There are some people that claim to identify both with Catholicism and with extreme ideologies (which happens across various religious, ideological, and political movements, from veganism, to localism, to environmentalism, to Paganism, and beyond, where extremists try to advance particular causes in order to broaden its appeal). How would you personally distinguish your Catholicism and Catholicism at large from extremist political ideas?
We need to define our terms in accordance with the definition that evil is the absence of love, as stated above. I believe in the integrity and sovereignty of small nations in the face of globalist tyranny. I would call myself a localist. This is a question of the need for liberty based upon the understanding of the dignity of the human person as being made in the image of God. This has nothing to do with white supremacism, nor does it belong on the so-called left or the so-called right. We need to move beyond outmoded notions of right and left in order to return to the perennial understanding of reality, including political reality, in terms of right and wrong.
We mainly deal with those who have either left extremist organizations or are currently having doubts about their current ideology. What would you say to those people who are possibly interested in Catholicism but are reluctant to actively pursue that interest because their particular strain of thinking has persuaded them against it?
The first thing that is necessary for the pursuit of a true understanding of reality is the virtue of humility. It is humility that leads to the sense of gratitude which opens the eyes in wonder. Without eyes wide open in wonder, we will not be moved to the contemplation of the truth necessary for dilation of the mind and heart into the fullness of reality. Pride is the absence of humility. It lacks a sense of gratitude and manifests itself in the hatred and contempt of others. It shuts the eyes to the wonder that is necessary for the liberation of the mind from the prison of political ideology. The prison of ideology makes contemplation impossible, resulting in the shriveling of the mind and heart into the smallness of petty hatred, anger, and resentment. It is not the dilation of the mind and heart into the fullness of reality but the closing of the mind to higher truths. As the rock band U2 remind us, if we want to kiss the sky we need to learn how to kneel. Humility is the key to any escape from ideology.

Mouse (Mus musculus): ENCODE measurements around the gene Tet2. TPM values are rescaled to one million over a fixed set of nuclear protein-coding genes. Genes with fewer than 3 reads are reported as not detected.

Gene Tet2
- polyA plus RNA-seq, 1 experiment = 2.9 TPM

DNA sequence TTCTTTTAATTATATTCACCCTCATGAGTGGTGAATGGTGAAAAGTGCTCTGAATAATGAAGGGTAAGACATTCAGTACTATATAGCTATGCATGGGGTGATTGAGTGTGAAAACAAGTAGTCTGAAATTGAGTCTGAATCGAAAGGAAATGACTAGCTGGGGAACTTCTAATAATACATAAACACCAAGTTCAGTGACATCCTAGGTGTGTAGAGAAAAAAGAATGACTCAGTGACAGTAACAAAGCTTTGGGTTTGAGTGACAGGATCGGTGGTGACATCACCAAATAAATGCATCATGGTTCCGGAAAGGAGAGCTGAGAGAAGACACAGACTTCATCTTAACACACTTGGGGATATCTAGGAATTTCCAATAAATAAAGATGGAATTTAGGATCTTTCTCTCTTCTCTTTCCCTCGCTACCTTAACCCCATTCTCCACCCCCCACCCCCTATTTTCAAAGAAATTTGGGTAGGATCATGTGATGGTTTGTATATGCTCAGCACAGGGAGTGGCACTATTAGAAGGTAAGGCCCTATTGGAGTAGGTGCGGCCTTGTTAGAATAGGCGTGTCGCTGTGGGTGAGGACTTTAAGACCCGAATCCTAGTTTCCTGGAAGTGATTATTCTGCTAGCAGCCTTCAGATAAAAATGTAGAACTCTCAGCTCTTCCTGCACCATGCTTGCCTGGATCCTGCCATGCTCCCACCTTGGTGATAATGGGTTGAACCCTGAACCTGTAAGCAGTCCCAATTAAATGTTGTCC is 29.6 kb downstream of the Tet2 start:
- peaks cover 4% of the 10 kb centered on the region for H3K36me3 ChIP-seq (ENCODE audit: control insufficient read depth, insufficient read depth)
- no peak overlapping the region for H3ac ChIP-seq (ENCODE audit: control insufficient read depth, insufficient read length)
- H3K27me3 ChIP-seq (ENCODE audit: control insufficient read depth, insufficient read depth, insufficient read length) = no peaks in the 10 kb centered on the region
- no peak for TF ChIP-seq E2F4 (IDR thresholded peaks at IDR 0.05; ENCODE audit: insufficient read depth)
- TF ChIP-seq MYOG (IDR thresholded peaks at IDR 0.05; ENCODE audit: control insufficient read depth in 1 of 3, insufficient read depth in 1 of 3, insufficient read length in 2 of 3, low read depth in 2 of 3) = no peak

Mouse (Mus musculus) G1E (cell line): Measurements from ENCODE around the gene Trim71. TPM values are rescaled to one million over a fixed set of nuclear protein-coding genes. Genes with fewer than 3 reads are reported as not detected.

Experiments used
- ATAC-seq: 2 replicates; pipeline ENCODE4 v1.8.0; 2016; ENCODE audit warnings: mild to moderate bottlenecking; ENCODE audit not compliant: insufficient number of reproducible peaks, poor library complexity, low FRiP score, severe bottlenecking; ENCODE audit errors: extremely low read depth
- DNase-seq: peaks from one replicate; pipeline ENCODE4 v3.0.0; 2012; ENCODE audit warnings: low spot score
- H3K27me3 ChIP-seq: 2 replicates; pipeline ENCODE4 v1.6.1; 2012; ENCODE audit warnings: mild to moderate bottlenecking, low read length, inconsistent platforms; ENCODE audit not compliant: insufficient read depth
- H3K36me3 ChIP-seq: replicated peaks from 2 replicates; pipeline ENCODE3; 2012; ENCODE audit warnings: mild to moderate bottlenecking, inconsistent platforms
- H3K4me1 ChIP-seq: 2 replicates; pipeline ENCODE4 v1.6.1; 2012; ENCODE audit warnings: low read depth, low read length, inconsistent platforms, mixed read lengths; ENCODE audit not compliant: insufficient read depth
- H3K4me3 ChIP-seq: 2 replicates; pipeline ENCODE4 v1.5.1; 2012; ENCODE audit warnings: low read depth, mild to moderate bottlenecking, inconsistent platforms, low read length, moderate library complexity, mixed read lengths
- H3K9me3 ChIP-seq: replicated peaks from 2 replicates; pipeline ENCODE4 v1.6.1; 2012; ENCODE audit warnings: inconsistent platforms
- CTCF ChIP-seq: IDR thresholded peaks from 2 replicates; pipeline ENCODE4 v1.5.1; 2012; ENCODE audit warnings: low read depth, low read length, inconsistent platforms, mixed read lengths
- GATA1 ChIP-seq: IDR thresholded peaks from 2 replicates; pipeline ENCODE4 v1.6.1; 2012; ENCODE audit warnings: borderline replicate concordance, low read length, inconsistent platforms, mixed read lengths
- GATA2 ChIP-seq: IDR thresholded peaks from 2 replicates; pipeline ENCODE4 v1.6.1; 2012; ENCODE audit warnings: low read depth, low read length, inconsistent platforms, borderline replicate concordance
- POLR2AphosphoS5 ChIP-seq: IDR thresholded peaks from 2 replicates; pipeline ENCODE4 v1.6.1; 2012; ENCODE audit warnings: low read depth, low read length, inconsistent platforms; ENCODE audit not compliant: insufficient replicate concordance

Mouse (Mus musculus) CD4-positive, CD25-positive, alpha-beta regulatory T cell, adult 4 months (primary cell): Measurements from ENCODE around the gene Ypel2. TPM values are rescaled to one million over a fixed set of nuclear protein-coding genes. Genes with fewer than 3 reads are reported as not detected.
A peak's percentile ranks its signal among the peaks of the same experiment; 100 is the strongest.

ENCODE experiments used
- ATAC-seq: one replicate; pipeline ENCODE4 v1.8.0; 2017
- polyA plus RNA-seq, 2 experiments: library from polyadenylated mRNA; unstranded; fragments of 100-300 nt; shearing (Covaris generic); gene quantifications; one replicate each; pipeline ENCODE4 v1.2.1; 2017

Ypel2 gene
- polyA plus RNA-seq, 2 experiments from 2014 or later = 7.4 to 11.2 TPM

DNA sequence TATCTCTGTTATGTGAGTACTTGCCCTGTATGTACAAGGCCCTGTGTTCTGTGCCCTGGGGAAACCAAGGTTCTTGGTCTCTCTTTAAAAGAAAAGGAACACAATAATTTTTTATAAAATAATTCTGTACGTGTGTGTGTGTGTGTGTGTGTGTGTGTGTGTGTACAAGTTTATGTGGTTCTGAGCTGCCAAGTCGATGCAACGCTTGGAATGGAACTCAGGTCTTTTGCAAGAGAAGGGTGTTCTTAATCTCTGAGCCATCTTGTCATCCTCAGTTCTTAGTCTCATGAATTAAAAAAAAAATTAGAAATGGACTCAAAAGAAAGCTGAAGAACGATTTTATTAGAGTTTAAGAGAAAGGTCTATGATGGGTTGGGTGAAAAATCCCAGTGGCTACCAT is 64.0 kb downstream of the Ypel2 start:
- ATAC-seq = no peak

Finally, do you have any last messages to those still involved in the sort of political extremism that attracted you when you were young?
I would ask them to consider whether they are motivated by a genuine love for good things, such as their homeland, or whether their motivation is rooted in anger, resentment, and hatred. If they are motivated by love, they need to abandon anything that leads to love’s absence, including the hatred of neighbor. No progress is possible until love is embraced and hatred rejected.
[Editor’s Note: Joseph Pearce has written further about his journey into and out of political extremism and racism in his book Race with the Devil: My Journey from Racial Hatred to Rational Love.]